Intervention: If concomitant use is necessary, consider increasing the SUBUTEX dosage until stable drug effects are achieved. Monitor for signs of opioid withdrawal.

If a CYP3A4 inducer is discontinued, consider SUBUTEX dosage reduction and monitor for signs of respiratory depression.

Examples: Rifampin, carbamazepine, phenytoin
Antiretrovirals: Non–nucleoside reverse transcriptase inhibitors (NNRTIs)
Clinical Impact: Non–nucleoside reverse transcriptase inhibitors (NNRTIs) are metabolized principally by CYP3A4. Efavirenz, nevirapine, and etravirine are known CYP3A inducers, whereas delavirdine is a CYP3A inhibitor. Significant pharmacokinetic interactions between NNRTIs (e.g., efavirenz and delavirdine) and buprenorphine have been shown in clinical studies, but these pharmacokinetic interactions did not result in any significant pharmacodynamic effects.
Intervention: Patients who are on chronic SUBUTEX treatment should have their dose monitored if NNRTIs are added to their treatment regimen.
Examples: efavirenz, nevirapine, etravirine, delavirdine
Antiretrovirals: Protease inhibitors (PIs)
Clinical Impact: Studies have shown some antiretroviral protease inhibitors (PIs) with CYP3A4 inhibitory activity (nelfinavir, lopinavir/ritonavir, ritonavir) have little effect on buprenorphine pharmacokinetic and no significant pharmacodynamic effects. Other PIs with CYP3A4 inhibitory activity (atazanavir and atazanavir/ritonavir) resulted in elevated levels of buprenorphine and norbuprenorphine, and patients in one study reported increased sedation. Symptoms of opioid excess have been found in post–marketing reports of patients receiving buprenorphine and atazanavir with and without ritonavir concomitantly.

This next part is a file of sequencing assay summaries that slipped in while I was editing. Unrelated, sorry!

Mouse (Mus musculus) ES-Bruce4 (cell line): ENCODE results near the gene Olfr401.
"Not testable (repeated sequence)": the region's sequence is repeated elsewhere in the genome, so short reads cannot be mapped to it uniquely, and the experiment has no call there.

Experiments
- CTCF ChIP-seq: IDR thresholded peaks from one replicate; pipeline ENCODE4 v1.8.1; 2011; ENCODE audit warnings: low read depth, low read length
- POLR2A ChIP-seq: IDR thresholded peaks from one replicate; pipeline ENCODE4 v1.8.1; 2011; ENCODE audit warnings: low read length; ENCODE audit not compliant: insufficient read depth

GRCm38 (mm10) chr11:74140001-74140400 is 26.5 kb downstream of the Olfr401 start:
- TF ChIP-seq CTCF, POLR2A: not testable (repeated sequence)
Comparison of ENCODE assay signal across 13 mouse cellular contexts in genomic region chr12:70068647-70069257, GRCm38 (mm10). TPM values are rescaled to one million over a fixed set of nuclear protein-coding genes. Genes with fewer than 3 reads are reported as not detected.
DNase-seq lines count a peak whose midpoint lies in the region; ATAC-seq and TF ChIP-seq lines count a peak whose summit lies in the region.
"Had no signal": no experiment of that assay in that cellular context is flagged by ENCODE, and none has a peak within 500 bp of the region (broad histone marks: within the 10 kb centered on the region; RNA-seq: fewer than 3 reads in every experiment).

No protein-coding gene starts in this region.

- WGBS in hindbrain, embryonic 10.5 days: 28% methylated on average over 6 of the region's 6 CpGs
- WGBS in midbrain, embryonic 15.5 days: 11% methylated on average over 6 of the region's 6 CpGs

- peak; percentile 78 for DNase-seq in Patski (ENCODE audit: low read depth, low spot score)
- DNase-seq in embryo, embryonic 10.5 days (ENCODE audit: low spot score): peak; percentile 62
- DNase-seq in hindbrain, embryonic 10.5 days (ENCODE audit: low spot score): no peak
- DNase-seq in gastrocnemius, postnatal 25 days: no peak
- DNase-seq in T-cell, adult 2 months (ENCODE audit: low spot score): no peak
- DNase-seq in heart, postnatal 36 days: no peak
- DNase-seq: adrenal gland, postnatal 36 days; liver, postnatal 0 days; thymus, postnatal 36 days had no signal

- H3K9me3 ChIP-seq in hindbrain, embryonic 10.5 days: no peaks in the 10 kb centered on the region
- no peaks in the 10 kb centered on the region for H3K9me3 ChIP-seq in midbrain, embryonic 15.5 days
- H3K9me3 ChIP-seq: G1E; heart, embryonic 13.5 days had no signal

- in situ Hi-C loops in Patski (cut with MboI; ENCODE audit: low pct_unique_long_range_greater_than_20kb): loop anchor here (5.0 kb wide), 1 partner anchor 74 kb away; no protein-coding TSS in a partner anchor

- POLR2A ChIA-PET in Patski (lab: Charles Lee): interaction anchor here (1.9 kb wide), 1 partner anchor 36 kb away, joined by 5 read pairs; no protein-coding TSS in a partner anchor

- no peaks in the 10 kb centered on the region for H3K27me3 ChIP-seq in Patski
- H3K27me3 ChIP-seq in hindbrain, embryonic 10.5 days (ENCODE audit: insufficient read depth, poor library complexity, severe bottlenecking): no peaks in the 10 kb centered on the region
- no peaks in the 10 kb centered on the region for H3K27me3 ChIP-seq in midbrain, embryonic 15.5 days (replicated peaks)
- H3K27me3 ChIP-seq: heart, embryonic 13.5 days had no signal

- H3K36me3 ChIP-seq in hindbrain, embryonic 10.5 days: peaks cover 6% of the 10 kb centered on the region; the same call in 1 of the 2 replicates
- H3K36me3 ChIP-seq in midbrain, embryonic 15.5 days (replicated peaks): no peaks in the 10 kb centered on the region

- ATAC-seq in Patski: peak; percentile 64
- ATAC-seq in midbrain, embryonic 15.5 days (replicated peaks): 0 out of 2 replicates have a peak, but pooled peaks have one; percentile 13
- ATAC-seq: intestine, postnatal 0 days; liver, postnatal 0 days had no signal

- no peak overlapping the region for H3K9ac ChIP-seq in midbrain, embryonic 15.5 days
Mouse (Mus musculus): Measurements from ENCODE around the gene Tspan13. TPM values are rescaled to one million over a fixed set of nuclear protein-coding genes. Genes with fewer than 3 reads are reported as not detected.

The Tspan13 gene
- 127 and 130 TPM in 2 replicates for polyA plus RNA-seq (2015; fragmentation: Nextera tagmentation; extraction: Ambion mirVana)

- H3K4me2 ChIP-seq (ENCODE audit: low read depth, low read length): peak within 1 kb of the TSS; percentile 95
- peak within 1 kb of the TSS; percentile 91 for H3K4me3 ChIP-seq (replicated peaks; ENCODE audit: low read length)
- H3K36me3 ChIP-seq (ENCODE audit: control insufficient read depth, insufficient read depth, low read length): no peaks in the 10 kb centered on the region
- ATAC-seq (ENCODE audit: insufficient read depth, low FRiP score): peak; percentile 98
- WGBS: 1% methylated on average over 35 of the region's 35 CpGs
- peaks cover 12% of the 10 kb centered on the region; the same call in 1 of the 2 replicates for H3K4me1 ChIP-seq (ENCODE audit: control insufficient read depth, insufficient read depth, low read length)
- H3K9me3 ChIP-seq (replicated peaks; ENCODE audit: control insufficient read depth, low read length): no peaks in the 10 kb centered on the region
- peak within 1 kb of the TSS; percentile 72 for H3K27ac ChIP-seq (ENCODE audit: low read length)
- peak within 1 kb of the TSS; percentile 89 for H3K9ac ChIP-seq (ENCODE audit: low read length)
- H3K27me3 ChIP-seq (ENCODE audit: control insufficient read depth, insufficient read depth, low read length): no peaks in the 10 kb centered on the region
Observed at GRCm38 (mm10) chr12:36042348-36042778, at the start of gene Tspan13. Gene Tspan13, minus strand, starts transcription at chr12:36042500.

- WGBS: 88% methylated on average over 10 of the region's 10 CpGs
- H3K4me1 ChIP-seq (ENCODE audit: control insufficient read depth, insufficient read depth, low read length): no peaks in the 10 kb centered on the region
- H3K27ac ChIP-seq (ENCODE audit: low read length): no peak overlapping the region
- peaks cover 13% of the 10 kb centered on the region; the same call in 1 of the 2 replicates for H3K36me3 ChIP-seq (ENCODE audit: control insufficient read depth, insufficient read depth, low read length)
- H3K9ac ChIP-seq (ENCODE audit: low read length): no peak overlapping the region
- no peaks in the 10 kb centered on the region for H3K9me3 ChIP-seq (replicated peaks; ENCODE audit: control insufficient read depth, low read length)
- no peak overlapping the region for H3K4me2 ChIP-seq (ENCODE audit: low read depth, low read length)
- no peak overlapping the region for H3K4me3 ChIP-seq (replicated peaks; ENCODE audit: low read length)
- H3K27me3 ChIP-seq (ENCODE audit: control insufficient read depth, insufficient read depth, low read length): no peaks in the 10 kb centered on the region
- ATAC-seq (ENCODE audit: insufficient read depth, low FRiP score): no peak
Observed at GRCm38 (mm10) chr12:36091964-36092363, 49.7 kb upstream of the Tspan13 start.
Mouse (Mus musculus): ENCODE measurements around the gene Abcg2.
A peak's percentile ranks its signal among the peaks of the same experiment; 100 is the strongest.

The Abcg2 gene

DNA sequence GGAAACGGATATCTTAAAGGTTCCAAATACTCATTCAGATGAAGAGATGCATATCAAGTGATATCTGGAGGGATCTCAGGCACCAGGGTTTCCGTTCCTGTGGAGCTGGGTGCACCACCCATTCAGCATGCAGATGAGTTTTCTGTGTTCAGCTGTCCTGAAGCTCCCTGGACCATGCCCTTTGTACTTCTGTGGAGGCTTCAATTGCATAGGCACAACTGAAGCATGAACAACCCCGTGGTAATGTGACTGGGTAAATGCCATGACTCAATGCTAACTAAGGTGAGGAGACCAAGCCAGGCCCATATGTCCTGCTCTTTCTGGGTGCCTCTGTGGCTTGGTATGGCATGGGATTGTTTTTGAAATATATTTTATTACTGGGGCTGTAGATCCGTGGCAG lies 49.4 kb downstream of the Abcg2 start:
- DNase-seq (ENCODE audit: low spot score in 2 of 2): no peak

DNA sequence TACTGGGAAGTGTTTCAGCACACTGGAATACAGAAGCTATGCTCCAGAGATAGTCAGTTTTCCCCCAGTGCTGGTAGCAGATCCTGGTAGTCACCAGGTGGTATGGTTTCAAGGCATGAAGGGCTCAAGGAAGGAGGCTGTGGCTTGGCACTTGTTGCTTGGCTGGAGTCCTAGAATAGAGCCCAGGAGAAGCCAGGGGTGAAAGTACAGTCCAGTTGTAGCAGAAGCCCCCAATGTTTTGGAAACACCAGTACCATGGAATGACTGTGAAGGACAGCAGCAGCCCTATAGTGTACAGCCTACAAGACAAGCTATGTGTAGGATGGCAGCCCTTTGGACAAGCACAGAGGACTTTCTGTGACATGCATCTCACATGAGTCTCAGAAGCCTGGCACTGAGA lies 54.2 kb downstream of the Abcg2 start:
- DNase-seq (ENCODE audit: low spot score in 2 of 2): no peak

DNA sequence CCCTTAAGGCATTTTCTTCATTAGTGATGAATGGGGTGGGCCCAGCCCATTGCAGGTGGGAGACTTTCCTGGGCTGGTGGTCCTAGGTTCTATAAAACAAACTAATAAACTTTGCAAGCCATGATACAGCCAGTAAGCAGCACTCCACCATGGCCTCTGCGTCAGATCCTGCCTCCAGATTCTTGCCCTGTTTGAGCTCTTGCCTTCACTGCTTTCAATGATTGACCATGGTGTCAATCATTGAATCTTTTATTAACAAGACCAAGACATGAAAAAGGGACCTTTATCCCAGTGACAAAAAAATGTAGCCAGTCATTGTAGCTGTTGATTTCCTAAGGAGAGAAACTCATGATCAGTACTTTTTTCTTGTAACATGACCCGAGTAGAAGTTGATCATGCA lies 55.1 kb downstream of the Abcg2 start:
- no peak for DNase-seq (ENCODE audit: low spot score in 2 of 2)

Intervention: Monitor patients taking SUBUTEX and atazanavir with and without ritonavir, and reduce dose of SUBUTEX if warranted.
Examples: atazanavir, ritonavir
Antiretrovirals: Nucleoside reverse transcriptase inhibitors (NRTIs)
Clinical Impact: Nucleoside reverse transcriptase inhibitors (NRTIs) do not appear to induce or inhibit the P450 enzyme pathway, thus no interactions with buprenorphine are expected.
Intervention: None
Serotonergic Drugs
Clinical Impact: The concomitant use of opioids with other drugs that affect the serotonergic neurotransmitter system has resulted in serotonin syndrome.
Intervention: If concomitant use is warranted, carefully observe the patient, particularly during treatment initiation and dose adjustment. Discontinue SUBUTEX if serotonin syndrome is suspected.